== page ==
I stand watching as a black flag flutters gently, and as the wind picks up, the flag struggles to hang on to the pole to which it is attached.
It’s making a forceful noise that gets louder with each gust of wind. The wind pushes the cloth ever more outward and the silver coloured thread the maker used to inscribe the name of Allah on to the flag comes undone, leaving trails of silver across the dark material.
I’m in a graveyard for Hazara Shia in Quetta, Balochistan, Pakistan’s southwestern province which for the last 10 years has been beset by violence. Those killed in sectarian attacks are buried here.
The flags fly high above some graves marking them out as different to the others. These graves are for the shaheed, the martyrs, a religious name given to the dead by the locals to those who died because of their religion.
A young girl, maybe aged 8 or 9, reads from the Koran, slowly and carefully, her voice just above a whisper. A black-clad widow holds her hands up and prays while a young man in traditional shalwar kameez tends to a headstone.
Pictures adorn the graves. Some are standard Identification card shots enlarged, which gives the government regulation blue background an incongruous feel when it’s set against the white marble of the headstone.
One in particular catches my eye. It’s not a standard Identification card picture.
It’s one of those portraits taken by a friend that’s a mix of vanity and knowing self mocking.
The young man’s name is Irfan. Clean shaven and dressed in black with wavy hair, his is the sort of profile picture you would post on Facebook.
Below it is another photo, black and white with Irfan grinning and holding a sign in one hand that says “Peace we love” as the other hand flashes a peace sign.
I try, unsuccessfully, to fight back a tear as I hope the young man, who I have never met, has found peace.
The names of the others are occastionally inscribed in English occasionally, and sometimes in Persian. The mix of languages used is as eclectic as the languages the mourners speak to each other. In the space of a few minutes I hear Persian, Pushto, Urdu and English, a reminder that Iran and Afghanistan stand a few hours away from here.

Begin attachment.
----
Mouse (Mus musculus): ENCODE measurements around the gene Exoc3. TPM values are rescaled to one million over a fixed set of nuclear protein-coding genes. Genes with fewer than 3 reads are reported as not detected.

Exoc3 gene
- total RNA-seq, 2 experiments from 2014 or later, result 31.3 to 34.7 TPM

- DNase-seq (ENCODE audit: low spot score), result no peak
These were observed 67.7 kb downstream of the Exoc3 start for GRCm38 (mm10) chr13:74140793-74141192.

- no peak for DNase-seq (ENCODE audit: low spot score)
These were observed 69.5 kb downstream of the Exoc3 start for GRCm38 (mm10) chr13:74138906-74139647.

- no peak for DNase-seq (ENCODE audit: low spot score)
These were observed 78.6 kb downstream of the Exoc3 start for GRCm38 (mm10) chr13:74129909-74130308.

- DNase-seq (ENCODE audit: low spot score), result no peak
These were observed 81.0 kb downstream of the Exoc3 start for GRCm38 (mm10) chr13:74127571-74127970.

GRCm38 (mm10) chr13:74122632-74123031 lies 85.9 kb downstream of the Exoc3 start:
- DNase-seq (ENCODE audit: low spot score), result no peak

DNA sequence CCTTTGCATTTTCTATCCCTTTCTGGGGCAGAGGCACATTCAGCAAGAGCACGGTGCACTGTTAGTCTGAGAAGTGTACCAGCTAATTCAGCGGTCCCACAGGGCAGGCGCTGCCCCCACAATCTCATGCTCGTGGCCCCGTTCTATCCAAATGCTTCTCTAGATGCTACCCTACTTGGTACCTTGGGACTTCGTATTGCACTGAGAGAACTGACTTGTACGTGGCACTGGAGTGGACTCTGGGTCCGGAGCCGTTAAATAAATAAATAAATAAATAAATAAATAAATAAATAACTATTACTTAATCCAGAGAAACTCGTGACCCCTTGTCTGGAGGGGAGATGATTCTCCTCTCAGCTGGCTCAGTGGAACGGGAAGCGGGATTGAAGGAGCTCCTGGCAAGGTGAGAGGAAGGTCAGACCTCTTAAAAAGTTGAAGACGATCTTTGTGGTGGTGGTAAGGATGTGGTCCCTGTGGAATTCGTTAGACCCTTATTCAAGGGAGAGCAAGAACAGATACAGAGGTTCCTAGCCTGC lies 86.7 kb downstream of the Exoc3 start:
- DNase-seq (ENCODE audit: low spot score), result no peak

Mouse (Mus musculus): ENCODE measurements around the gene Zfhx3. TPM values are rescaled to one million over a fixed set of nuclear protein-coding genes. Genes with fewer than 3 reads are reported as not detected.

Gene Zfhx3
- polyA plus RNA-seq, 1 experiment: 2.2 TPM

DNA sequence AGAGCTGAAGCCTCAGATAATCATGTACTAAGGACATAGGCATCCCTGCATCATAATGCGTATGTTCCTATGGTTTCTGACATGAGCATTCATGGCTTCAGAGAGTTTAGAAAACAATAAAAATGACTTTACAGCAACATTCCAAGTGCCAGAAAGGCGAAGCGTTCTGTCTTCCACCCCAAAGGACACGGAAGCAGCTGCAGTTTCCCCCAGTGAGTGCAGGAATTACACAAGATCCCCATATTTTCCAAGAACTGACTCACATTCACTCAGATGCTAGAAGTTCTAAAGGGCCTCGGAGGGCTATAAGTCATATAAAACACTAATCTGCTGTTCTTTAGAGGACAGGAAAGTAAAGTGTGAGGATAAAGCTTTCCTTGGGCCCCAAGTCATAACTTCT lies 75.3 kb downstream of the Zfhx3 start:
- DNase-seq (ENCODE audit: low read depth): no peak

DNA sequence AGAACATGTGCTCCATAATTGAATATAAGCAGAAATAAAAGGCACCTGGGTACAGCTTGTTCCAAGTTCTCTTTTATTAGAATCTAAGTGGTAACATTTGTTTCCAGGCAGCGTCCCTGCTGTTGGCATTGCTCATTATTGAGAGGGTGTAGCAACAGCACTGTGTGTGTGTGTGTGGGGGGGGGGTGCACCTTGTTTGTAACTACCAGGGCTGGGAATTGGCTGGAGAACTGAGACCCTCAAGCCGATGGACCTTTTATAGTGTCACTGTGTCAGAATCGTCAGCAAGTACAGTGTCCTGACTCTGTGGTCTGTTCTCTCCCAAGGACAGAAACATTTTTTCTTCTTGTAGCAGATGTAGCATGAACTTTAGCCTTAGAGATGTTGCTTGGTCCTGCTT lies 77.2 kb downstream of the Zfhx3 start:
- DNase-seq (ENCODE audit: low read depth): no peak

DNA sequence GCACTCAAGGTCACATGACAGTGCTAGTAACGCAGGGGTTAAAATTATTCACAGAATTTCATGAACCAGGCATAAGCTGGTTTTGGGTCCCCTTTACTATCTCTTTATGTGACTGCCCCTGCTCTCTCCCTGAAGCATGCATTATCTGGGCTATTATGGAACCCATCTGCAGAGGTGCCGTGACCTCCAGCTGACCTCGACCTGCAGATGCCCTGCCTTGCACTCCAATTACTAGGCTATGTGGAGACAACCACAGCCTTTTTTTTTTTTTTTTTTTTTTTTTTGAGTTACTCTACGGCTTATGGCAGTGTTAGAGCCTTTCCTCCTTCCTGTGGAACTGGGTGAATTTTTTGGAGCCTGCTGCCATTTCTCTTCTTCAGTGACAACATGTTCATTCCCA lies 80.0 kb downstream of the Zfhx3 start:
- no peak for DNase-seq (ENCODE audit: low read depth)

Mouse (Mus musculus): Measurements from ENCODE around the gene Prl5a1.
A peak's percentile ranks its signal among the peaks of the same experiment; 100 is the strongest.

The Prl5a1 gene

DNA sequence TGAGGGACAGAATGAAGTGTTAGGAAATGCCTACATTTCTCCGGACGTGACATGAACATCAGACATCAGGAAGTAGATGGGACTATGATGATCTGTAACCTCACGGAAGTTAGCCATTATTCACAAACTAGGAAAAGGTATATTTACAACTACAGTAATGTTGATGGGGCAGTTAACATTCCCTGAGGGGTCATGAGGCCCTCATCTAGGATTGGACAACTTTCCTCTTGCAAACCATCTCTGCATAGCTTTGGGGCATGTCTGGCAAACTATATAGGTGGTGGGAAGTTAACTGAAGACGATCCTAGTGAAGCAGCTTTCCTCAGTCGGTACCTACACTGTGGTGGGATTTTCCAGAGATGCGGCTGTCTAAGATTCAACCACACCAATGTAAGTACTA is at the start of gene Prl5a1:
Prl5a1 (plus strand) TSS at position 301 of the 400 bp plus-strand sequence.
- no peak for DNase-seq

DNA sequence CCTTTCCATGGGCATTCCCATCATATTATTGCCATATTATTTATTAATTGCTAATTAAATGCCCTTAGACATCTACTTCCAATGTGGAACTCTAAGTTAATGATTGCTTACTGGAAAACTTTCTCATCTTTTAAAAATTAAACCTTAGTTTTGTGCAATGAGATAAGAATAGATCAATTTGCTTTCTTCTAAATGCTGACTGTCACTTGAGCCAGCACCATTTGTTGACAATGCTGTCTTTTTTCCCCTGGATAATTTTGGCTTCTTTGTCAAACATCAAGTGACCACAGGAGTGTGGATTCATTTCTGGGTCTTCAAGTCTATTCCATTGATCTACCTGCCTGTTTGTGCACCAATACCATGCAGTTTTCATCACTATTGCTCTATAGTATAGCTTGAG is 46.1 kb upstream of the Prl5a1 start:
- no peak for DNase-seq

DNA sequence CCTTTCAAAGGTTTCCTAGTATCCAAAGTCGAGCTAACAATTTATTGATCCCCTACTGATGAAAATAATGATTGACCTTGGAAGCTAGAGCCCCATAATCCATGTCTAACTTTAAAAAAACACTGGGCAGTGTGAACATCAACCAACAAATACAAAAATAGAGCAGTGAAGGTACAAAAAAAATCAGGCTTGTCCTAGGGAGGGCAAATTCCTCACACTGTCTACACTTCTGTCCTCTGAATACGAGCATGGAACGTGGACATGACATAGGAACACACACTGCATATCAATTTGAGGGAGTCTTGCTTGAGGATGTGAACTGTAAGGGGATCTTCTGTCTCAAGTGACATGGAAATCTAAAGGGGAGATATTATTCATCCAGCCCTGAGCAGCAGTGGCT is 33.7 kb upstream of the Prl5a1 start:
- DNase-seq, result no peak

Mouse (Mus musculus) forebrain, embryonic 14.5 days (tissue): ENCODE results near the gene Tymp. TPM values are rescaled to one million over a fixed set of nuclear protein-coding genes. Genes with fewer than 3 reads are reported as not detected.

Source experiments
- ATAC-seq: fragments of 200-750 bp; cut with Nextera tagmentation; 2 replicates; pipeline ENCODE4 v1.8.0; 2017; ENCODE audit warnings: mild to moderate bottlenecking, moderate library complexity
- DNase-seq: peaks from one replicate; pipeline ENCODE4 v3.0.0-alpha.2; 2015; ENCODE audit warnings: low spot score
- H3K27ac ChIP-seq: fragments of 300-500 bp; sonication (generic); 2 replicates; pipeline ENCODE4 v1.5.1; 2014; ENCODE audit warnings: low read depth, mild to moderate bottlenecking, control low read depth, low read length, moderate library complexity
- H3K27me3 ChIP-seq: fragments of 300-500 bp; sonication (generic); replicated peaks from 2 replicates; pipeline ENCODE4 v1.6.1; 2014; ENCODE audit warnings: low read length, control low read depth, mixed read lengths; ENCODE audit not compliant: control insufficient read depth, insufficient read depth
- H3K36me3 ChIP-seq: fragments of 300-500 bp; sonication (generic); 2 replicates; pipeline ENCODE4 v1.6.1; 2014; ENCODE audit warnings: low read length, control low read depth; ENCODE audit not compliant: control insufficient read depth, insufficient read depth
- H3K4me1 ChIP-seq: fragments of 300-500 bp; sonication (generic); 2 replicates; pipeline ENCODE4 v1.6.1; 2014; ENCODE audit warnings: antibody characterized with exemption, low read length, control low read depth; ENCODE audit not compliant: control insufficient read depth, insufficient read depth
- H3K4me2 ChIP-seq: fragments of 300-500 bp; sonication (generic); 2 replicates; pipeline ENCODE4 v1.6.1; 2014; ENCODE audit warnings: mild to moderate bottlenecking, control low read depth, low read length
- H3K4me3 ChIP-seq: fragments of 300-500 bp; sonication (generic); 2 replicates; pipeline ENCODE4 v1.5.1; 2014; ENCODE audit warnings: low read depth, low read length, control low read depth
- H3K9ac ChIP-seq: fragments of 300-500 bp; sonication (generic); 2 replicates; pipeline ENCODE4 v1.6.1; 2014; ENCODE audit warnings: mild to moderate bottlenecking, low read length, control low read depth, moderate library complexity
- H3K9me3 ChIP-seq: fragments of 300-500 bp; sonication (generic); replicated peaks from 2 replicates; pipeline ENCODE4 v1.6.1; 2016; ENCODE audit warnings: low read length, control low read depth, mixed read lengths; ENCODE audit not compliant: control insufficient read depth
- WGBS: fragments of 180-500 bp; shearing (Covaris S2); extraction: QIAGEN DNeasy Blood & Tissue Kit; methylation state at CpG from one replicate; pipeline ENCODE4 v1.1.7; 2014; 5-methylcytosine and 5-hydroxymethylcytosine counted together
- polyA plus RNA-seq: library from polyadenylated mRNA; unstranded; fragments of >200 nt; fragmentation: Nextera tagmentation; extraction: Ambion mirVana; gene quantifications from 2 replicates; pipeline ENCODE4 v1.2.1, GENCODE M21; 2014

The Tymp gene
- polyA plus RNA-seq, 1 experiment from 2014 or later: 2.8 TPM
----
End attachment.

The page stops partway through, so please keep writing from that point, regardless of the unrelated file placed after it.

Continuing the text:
And the languages are important.
This Hazara community prides itself on its educational prowess, and its proud history encompassing ancient Persia, pre-partition India and Afghanistan. In fact, almost everyone I meet goes to great lengths to tell me that the community here has an 80 percent literacy rate, a far higher rate than the Pakistan standard.
The community is well established and successful but now lives in fear. The fear is writ large everywhere you go.
I leave the graveyard and go across the city to a neighbourhood all to familiar with violence.
The atmosphere changes, from one of mourning to one of suspicion. I stand on the street with well-known and established community members, yet there are raised eyebrows and lowered voices, wondering who I am and what I’m doing here.
It’s with good reason and I don’t begrudge the suspicion. A little over a month ago, on January 10, two massive bomb blasts ripped this place apart, killing over 100 people.
A young man approaches me with a plastic bag held open full of oranges. He beckons me to take one. I do, and as I peel the fruit we begin to talk. I ask him how he feels about what happened here on January 10.
“I’m scared it will happen again,” he said.
His name is Aqil, a student who lives one street away. He wants out of Quetta, out of Pakistan.
“I would rather die an old cleaner in Canada than a young student in Quetta”.
The words stay with me. Targeted by armed groups simply for being Shia, this young man and many others like him are losing their faith in Pakistan and want out.